As my fellow blogger Todd Bernhard discussed in this post, there was a report out Monday from The Financial Times saying that Apple will be announcing a new Smart Home platform during next Monday's keynote at the Worldwide Developers Conference (WWDC). Apple has been working on an integrated home system for at least several years, with a number of patent applications indicating what they have in mind. In this post from January of 2012, for example, I pointed to a patent application that described a single device that would automatically detect appliances available for it to control. This would include TV, video disk player, stereo, computer, and home device controls, such as security, lighting, thermostat, and a wide range of other devices that are now Internet connected, such as the intelligent thermostat from Nest and smart light bulbs from Hue.
Apple has switched processors before. Apple switched Macs from the original Motorola 68000 series of CPUs (Central Processing Unit) to the PowerPC RISC (Reduced Instruction Set Computing) chip codeveloped by IBM and Motorola, and later to the Intel x86 family made popular by Windows PCs. But it was not without controversy, and they had compelling reasons to do so, such as performance and availability. As if by clockwork, there is another rumor that Apple might do it again, this time with the ARM chip used in their iOS product line. Apparently, according to Apple Insider, Apple is testing a MacBook Air type device running with an ARM chipset.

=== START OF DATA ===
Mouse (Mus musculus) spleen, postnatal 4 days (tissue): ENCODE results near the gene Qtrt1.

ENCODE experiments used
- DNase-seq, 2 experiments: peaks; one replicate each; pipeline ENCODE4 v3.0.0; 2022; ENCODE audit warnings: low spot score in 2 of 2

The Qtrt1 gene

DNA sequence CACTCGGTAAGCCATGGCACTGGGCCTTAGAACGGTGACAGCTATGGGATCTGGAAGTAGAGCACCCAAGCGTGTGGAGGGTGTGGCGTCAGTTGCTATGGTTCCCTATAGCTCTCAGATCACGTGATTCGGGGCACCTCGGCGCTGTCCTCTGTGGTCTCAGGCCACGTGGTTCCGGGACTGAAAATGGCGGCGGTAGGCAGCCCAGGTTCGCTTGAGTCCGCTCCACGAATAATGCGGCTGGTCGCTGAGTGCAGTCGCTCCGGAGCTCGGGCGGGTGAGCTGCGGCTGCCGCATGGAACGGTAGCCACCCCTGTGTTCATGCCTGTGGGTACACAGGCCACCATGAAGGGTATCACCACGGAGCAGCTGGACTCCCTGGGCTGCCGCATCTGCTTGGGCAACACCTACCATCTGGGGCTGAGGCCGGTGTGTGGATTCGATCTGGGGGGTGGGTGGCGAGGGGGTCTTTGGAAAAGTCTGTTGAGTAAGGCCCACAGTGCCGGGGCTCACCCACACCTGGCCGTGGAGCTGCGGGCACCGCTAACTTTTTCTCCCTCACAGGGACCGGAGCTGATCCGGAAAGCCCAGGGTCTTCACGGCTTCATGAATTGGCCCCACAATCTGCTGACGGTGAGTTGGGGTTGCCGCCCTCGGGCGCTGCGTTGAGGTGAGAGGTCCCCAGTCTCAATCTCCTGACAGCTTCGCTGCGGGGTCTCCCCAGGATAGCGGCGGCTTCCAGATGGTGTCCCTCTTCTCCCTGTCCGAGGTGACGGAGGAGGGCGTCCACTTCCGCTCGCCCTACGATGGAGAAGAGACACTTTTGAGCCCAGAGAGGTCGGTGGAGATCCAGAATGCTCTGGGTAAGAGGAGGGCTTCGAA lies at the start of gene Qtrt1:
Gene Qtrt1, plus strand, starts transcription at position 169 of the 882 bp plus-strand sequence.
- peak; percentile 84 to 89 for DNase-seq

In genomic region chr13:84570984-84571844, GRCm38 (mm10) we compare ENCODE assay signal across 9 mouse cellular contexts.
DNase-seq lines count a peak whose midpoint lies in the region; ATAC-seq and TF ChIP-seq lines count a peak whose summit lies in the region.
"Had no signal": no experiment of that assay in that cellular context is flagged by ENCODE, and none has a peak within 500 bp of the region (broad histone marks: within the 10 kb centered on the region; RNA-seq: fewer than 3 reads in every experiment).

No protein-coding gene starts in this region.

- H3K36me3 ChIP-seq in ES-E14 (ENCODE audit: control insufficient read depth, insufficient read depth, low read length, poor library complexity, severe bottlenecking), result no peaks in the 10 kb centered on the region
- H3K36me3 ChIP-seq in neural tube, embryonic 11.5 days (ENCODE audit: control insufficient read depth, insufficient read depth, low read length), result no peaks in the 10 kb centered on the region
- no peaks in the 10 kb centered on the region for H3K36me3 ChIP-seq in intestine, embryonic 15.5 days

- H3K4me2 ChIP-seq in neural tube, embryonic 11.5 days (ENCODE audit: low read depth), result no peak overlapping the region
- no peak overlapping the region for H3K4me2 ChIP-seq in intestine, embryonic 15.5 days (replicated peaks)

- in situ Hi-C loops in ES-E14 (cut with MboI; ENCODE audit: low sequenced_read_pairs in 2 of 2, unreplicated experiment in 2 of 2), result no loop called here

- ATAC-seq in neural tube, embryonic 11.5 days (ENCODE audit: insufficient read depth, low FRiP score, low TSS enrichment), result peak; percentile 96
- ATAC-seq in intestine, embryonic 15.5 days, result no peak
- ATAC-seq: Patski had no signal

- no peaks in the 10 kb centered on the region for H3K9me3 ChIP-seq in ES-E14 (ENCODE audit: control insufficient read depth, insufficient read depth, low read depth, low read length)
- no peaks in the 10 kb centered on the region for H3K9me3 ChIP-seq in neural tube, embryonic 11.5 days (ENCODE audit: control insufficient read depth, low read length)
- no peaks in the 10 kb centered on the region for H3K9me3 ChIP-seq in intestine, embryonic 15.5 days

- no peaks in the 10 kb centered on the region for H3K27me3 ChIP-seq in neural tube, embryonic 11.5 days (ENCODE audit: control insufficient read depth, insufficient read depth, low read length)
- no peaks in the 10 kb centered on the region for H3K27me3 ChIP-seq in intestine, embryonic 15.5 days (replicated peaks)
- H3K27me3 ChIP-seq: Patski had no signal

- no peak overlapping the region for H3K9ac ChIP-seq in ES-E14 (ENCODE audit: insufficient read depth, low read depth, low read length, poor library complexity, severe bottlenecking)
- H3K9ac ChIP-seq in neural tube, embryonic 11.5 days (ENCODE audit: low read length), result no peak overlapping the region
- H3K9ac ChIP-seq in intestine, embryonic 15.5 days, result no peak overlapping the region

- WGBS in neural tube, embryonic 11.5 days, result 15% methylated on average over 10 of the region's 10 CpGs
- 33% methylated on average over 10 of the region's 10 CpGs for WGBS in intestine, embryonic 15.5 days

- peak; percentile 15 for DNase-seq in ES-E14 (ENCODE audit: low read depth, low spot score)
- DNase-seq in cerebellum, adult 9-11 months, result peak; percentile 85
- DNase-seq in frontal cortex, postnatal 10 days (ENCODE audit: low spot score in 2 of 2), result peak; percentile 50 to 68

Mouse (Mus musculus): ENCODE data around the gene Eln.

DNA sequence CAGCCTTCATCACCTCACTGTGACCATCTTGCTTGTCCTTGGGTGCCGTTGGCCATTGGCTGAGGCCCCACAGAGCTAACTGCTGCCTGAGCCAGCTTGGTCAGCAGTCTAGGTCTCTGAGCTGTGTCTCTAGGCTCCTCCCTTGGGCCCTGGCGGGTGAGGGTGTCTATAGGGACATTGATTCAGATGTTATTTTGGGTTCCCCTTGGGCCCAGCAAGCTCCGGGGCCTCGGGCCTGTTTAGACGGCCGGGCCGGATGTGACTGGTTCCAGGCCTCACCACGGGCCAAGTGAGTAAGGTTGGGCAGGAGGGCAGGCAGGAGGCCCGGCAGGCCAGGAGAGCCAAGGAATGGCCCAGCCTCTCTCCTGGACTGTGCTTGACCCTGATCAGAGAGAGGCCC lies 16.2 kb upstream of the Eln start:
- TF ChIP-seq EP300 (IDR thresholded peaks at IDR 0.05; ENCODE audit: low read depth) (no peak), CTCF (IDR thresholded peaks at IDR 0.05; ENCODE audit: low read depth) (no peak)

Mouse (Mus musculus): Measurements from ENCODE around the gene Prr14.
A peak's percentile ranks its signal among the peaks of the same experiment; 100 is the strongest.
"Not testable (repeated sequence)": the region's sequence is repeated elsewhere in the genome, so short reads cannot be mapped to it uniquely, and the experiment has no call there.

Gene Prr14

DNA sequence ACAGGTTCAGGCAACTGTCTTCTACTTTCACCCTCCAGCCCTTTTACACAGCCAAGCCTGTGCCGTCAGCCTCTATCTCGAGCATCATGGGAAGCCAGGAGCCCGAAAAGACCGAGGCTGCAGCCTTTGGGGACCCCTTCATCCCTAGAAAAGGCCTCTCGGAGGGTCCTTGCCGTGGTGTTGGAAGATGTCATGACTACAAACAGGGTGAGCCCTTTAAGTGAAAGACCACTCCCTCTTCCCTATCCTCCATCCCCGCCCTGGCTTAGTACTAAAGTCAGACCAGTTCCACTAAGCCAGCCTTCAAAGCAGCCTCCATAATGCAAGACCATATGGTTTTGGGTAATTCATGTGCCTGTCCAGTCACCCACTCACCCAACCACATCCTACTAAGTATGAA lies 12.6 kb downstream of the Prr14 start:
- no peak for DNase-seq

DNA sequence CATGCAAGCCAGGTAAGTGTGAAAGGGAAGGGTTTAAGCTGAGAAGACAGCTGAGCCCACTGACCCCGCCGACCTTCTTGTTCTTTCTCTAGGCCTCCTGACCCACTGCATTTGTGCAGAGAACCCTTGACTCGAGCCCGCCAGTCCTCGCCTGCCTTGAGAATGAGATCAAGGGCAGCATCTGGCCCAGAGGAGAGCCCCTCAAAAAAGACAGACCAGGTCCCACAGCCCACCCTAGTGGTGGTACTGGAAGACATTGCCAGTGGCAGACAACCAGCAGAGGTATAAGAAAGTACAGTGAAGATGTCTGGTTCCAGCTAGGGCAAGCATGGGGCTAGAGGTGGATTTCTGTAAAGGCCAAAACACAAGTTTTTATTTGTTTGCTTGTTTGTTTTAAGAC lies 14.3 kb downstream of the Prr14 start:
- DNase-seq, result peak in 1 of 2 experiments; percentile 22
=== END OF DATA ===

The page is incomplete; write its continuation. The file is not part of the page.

Lately I've been writing a lot about the rumored acquisition of Beats by Apple. In fact, I'm one of the few pundits who has focused specifically on the nature of Apple possibly joining forces with Dr. Dre. If Apple expected anything other than controversy from the good Doctor then I can only suggest that perhaps they did not fully vet their candidate for their executive board. In any case, Apple executives are said to be hot under the collar about Dr. Dre's release of a celebratory video in which he and actor Tyrese are toasting to the Apple acquisition and Dre's status as hip hop's first billionaire. This flies blatantly in the face of Apple's notoriously tight-lipped, and understandably controlling policies on disclosure. Now the same Internet that was all abuzz just days ago about the impending buyout, is all abuzz with rumors that the delay in an official announcement could signal that the deal (or at least Dre's part in it) is in serious jeopardy.